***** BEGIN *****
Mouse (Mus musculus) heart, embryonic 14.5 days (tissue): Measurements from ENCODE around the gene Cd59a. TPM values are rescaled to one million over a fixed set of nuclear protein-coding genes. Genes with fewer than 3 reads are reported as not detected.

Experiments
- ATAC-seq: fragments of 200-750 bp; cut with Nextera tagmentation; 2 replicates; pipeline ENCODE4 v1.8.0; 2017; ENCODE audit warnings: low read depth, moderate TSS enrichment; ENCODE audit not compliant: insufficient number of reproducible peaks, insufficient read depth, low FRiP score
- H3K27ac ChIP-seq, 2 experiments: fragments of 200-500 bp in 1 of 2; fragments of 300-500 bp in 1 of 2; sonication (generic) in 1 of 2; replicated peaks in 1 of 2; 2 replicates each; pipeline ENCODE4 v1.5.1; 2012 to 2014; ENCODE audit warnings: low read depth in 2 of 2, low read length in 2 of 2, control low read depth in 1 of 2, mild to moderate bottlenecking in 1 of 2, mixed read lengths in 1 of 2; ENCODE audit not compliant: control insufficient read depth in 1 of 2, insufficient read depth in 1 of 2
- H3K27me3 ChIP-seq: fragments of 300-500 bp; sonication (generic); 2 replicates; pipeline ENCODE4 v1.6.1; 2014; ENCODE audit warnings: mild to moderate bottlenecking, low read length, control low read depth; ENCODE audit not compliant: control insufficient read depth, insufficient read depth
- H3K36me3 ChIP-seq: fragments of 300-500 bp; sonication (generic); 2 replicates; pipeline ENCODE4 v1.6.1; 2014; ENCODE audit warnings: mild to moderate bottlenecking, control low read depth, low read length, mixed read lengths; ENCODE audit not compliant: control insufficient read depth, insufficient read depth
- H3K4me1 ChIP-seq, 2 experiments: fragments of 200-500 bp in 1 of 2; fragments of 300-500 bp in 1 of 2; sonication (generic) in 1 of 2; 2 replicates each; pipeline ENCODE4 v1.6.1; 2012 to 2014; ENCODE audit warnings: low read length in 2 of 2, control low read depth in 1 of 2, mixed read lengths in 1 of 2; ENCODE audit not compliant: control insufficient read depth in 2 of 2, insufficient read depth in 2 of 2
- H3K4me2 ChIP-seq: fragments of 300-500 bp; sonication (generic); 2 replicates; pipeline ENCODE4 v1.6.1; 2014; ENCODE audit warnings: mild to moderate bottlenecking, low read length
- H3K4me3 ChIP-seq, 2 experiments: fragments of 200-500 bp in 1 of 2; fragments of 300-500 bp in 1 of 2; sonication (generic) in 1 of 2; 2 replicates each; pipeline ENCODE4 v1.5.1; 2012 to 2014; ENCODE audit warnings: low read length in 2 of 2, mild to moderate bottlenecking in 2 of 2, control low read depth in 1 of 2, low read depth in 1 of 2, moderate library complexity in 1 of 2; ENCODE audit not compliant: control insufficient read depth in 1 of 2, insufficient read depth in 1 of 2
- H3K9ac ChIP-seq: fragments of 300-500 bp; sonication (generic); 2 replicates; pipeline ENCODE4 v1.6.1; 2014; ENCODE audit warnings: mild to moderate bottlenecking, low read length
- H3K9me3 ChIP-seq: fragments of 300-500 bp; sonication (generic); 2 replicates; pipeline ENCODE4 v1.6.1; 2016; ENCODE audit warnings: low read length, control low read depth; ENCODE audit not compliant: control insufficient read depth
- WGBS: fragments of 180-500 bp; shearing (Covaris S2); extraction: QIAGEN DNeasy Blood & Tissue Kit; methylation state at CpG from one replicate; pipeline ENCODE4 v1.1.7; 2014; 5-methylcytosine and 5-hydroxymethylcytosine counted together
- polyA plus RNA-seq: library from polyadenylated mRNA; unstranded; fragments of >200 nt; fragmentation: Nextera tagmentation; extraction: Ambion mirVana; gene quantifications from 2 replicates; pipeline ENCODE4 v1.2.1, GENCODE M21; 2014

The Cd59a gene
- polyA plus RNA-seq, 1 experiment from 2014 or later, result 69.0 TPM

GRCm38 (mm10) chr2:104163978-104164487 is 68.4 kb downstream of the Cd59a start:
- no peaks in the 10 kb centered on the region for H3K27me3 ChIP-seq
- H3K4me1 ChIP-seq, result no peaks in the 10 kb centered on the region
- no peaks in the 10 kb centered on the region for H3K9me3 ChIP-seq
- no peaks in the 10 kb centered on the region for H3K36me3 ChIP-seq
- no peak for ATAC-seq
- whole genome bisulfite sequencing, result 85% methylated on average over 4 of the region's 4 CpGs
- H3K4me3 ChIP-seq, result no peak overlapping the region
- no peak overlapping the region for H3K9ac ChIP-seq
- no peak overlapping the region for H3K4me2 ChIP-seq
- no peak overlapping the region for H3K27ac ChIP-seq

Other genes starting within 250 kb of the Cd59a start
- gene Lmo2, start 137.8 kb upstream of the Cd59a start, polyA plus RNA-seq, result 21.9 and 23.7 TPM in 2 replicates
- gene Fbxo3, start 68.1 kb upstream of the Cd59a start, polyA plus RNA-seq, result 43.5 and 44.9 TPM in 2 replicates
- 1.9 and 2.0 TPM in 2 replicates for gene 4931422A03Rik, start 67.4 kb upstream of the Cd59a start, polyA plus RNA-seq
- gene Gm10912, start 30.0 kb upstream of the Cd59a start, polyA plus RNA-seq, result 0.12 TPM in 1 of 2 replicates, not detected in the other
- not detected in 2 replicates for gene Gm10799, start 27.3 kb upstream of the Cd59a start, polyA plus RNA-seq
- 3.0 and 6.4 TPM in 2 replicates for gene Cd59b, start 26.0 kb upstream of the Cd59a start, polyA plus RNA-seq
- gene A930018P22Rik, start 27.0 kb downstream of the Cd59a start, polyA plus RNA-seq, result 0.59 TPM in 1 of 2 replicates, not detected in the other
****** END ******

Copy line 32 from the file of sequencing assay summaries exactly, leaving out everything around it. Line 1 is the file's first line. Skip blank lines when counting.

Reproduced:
- not detected in 2 replicates for gene Gm10799, start 27.3 kb upstream of the Cd59a start, polyA plus RNA-seq